Article 11 of the Constitution guarantees the right to freedom of speech including press freedom. However, according to civil society groups, Taiwan continues to impose unreasonable restrictions preventing civil servants from publishing statements or commenting online on issues of public concern, even in a private capacity.

The media environment in Taiwan is considered to be one of the most open in the region. It is active, reflects a diversity of views, though many outlets display strong party affiliation in their coverage. However, there are concerns about press freedom, due to significant business interests of media owners in China and advertising from Chinese companies. Journalistic independence has also been threatened by Taiwanese officials who have interfered directly in the editorial policies of state-owned media. The government does not restrict internet access.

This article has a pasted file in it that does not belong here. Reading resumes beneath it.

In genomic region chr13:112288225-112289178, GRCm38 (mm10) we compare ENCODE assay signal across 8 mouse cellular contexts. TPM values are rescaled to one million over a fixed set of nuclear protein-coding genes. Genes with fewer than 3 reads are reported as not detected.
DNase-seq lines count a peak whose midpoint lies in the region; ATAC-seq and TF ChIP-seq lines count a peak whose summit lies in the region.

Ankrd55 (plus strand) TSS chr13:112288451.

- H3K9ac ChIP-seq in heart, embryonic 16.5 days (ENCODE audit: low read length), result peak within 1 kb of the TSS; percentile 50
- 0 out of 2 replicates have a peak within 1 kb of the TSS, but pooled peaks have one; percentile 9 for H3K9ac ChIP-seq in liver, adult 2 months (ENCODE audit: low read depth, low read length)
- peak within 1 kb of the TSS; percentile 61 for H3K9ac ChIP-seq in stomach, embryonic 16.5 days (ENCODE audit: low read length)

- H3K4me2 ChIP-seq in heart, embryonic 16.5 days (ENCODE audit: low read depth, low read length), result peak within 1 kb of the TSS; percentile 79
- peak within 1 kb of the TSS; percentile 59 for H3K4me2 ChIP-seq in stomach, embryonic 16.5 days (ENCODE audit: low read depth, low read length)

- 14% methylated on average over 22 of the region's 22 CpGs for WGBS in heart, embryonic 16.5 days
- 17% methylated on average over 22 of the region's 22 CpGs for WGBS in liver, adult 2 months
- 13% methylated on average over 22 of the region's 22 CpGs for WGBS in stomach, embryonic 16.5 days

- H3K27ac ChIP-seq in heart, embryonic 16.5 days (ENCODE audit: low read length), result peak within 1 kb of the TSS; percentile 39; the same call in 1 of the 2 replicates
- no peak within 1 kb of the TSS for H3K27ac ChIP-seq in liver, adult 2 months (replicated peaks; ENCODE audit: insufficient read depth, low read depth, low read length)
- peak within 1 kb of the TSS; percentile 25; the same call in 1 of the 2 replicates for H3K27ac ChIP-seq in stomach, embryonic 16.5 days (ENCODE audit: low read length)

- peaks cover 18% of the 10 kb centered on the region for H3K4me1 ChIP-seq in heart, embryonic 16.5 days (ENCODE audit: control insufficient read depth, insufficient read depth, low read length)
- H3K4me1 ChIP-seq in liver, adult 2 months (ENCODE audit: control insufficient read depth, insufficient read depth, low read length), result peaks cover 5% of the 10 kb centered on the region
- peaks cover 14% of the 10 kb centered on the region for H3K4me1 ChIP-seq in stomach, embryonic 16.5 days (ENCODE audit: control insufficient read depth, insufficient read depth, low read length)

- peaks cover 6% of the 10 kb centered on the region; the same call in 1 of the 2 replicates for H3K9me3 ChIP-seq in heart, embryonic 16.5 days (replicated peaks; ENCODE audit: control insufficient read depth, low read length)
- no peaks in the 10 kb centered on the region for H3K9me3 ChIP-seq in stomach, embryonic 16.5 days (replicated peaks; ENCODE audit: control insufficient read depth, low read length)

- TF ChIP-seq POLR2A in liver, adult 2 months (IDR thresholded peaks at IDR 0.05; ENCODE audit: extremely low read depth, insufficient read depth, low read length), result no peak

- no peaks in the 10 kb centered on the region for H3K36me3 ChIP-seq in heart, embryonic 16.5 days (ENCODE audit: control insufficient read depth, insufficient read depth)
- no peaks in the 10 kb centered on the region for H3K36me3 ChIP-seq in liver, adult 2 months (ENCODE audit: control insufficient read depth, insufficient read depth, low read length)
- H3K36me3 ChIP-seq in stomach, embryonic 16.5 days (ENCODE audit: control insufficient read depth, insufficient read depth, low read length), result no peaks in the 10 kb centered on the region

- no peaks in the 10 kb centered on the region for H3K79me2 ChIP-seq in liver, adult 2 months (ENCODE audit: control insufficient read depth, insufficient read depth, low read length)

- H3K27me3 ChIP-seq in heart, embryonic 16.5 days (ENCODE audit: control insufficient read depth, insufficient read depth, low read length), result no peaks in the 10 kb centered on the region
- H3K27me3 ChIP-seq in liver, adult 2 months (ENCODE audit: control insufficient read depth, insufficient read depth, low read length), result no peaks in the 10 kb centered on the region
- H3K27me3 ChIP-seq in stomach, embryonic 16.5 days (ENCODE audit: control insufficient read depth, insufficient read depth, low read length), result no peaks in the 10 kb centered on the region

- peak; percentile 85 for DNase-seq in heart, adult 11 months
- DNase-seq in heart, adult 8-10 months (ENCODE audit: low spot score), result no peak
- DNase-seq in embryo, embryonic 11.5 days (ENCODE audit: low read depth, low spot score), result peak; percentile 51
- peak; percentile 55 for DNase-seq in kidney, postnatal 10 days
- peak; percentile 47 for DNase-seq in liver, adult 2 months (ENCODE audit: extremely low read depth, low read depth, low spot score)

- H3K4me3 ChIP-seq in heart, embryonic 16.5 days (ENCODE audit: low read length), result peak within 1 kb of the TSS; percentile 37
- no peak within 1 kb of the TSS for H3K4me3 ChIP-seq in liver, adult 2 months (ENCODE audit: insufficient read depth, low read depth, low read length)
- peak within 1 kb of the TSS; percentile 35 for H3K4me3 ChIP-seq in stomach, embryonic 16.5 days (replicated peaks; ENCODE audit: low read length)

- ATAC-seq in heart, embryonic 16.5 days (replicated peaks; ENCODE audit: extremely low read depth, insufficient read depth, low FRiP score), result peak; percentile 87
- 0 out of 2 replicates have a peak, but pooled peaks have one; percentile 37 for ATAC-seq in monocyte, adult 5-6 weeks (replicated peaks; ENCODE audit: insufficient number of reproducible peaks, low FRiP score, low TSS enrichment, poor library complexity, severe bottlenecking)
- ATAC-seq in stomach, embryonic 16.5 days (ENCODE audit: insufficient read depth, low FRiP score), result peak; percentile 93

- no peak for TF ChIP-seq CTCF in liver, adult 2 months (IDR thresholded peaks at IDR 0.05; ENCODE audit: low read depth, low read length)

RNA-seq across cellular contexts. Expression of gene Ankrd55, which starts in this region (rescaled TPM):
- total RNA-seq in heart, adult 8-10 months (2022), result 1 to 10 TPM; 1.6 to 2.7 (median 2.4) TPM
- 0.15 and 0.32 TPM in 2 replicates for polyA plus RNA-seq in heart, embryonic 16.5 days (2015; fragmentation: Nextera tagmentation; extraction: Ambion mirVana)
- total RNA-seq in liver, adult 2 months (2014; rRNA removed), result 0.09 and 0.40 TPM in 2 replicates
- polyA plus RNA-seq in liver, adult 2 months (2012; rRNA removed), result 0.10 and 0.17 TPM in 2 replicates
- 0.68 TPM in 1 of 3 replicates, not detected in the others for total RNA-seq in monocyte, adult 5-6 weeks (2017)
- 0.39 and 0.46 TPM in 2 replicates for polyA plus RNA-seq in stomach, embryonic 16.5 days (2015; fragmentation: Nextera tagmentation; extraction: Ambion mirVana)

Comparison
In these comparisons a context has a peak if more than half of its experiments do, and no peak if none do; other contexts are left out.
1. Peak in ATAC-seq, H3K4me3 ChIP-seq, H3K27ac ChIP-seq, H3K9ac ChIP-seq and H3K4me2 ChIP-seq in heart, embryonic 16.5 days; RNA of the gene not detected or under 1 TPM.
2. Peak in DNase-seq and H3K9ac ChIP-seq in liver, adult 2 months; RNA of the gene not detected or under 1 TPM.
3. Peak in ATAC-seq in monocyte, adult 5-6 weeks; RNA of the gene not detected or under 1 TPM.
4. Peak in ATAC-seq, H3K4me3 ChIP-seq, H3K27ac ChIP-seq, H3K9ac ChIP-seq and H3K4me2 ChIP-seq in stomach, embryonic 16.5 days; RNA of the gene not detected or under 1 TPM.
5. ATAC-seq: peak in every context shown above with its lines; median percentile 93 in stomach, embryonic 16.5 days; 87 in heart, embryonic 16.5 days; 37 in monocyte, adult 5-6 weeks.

Taiwan’s 2005 Freedom of Government Information Law enables public access to information held by government agencies, including financial audit reports and documents, administrative plans, meeting records and so forth.